Parking Questions & Answers

Llangattock Community Council (LCC) and Powys County Council Highways Department (PCC Highways) have compiled this Q+A in response to some common questions about parking in Llangattock. It was one of the most significant issues raised in the 2023 Place Plan Consultation and residents in the centre of the village were consulted about whether to introduce a residents-only parking scheme in January 2024.

Parking Generally

Q: Are there parking problems in Llangattock?
A: During the Place Plan Consultation, residents reported a shortage of spaces in the Llangattock Community Council-owned car park opposite the church, leading to congestion on Church View, particularly on evenings and weekends. In the 2024 survey, 46% of residents living close by said they found it difficult to park their vehicles some or all of the time, rising to 60% at weekends. Overspill traffic often ends up on Park Drive, a short walk away.
Another 'hot spot' evidenced in the Place Plan and the 2024 survey was Clos Ciliau. There is a car park to benefit council tenants in Clos Ciliau, which can get congested, anecdotally by walkers and users of the school.
Plas Derwen residents and Beechwood Road residents complained in the Place Plan Consultation of pressures from the school run, and Beaufort Avenue residents complained of pavement parking.  None of these areas supported a residents parking scheme which would have restricted residents as well as visitors.
Visitors also park close to the canal at bridges 114, 115 and 116, and residents of Park Drive complain about vehicles parking opposite their homes, making it difficult to turn into their drives, especially when the recreation ground is busy. However, this may be partly because the road is narrow.
Overall in the survey, however the proportion of respondents saying they find it difficult to park was only 22% (12% of the total homes surveyed)

On-Street Parking

(Information from Powys County Council Highways and Dyfed Powys Police):
Q: Who can park on the roads in Llangattock?

A: Nobody has the right to park on the public highway, it is for the passage and repassage of vehicles.  However, if a parking space is available on a public road, even directly outside your house, anyone can park in it. We appreciate this can be frustrating, especially if spaces are hard to come by on your street. Providing there are no restrictions (yellow lines, disabled parking, or yellow marks on the pavements) and the parked vehicle is not causing an obstruction to other highway users, anyone can park on any street in Llangattock.  To be on the public highway legally, the vehicle must be taxed and have an MOT.  You can check the tax and MOT status of any vehicle by putting the registration number into the DVLA website at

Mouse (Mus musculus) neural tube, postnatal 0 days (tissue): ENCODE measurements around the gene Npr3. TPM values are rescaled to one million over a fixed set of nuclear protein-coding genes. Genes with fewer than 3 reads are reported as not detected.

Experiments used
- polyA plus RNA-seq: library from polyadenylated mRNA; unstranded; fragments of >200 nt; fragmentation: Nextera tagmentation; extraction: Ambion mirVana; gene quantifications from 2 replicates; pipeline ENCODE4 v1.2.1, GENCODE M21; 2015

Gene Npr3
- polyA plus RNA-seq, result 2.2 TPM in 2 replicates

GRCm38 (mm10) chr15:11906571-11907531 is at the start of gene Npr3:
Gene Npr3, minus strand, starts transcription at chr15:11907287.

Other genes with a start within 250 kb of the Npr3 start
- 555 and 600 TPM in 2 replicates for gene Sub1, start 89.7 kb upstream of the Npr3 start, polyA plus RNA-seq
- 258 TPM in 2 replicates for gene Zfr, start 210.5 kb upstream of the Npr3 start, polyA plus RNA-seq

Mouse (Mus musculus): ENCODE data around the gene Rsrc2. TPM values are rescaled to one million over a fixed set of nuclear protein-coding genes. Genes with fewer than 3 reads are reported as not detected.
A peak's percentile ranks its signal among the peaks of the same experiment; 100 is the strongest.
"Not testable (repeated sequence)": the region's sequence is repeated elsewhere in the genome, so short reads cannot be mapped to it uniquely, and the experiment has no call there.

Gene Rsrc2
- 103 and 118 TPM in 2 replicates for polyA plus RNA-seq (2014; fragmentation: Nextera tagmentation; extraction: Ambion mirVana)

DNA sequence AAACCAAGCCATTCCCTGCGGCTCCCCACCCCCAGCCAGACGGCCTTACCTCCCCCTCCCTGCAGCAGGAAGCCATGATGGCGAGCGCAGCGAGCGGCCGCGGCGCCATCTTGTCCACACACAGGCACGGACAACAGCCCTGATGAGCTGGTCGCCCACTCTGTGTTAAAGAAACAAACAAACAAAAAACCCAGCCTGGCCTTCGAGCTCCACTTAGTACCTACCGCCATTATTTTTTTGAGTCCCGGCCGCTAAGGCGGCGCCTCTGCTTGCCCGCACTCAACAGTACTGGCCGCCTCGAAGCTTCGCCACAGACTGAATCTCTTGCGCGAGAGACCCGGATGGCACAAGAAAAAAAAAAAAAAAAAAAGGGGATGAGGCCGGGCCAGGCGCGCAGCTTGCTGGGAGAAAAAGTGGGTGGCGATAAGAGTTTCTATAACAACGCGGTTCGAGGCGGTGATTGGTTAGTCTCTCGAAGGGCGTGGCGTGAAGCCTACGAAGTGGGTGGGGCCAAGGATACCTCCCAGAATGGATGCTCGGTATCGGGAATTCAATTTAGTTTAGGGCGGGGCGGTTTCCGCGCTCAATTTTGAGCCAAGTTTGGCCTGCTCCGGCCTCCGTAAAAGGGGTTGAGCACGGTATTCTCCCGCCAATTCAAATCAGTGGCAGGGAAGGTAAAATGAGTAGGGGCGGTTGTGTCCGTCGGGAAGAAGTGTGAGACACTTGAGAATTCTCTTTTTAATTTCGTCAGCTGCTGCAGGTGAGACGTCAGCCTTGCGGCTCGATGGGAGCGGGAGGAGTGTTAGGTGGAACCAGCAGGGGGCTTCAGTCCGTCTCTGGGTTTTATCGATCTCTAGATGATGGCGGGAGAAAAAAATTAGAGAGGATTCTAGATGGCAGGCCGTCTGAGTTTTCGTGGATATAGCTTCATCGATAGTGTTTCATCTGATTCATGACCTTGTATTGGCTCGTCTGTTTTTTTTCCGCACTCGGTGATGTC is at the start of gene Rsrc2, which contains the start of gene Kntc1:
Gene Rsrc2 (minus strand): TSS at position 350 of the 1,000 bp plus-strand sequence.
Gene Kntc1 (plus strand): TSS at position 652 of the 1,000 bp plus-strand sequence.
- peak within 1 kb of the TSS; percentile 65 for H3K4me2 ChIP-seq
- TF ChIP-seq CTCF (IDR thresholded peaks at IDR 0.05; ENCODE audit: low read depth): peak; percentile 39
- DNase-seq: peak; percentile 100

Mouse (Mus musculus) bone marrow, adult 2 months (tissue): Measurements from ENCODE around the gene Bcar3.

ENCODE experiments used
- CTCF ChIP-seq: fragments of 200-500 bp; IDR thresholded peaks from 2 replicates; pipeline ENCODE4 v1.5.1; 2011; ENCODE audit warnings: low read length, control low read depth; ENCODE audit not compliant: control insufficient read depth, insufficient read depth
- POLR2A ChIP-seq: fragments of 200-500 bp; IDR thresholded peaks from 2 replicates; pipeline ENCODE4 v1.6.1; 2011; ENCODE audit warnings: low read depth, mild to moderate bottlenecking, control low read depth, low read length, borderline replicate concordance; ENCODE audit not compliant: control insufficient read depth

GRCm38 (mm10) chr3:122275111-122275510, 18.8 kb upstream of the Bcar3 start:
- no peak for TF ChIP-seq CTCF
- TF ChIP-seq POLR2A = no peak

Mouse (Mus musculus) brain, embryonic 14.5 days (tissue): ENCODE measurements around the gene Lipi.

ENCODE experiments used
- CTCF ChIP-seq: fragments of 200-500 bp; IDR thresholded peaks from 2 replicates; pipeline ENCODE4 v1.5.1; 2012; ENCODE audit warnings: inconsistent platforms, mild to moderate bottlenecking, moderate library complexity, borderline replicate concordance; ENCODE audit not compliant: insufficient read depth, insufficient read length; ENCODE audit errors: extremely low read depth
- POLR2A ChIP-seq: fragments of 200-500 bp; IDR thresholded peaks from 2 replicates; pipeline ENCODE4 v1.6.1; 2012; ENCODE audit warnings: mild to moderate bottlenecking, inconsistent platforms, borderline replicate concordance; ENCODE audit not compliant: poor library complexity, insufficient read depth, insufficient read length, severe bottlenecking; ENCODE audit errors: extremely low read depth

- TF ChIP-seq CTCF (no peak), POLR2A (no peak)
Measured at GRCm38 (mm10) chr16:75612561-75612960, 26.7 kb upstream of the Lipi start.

Q: What do I do if I see a vehicle parking on a pavement, across my driveway so I can’t get out or one causing an obstruction?

A: If the vehicle is causing an obstruction or blocking access to an emergency vehicle, parked dangerously, blocking your drive so you can’t get out, you can report it as antisocial behaviour to the police using this form:

Q: What do I do if a vehicle is parked on yellow lines, on a dropped curb or in a disabled bay without a badge?

A: You can report it to Powys County Council using this form:

Q: If a vehicle is parked opposite my house and I find it difficult to turn into my driveway, what can I do about it?

A: If the vehicle is not blocking your driveway or causing an obstruction as above, the owner is entitled to park it there. Neither the Police nor either Council has any power to move it. It may be worth talking to your local representatives to see whether the road can be widened, but this work would have to compete with other highways projects in Powys, so it may not happen for a long time, if ever.

Q: What if the vehicle is blocking the view from my house?

A: If the vehicle is not blocking your driveway or causing an obstruction as above, the owner is entitled to park it there. There is no right in law to a view and neither the Police nor either Council has any power to move it.

Q: What if a vehicle is abandoned?

A: An abandoned vehicle is one which has not been moved or attended to for a long time. There may be visible damage to suggest a crash or signs the vehicle has been stolen, such as:

  • significant damage
  • it's run-down or unroadworthy, including being rusted
  • missing or suspicious number plates
  • broken windows, flat tyres
  • has a lot of rubbish inside it
  • broken or loose ignition
  • broken steering column

Abandoned vehicles can cause a nuisance by obstructing roads, traffic and pedestrians. Seeing a damaged or slowly rusting car can also be an eyesore in your community, so, understandably, you might want it removed. If you know the vehicle owner, our first advice would be politely asking them to move it. After all, they may not be aware they’re causing a problem. However, do not take the law into your own hands by intervening, such as making physical threats or attempting to move the vehicle yourself. You may make the situation worse and even risk committing an offence yourself. If you find one, please report an abandoned vehicle using this form: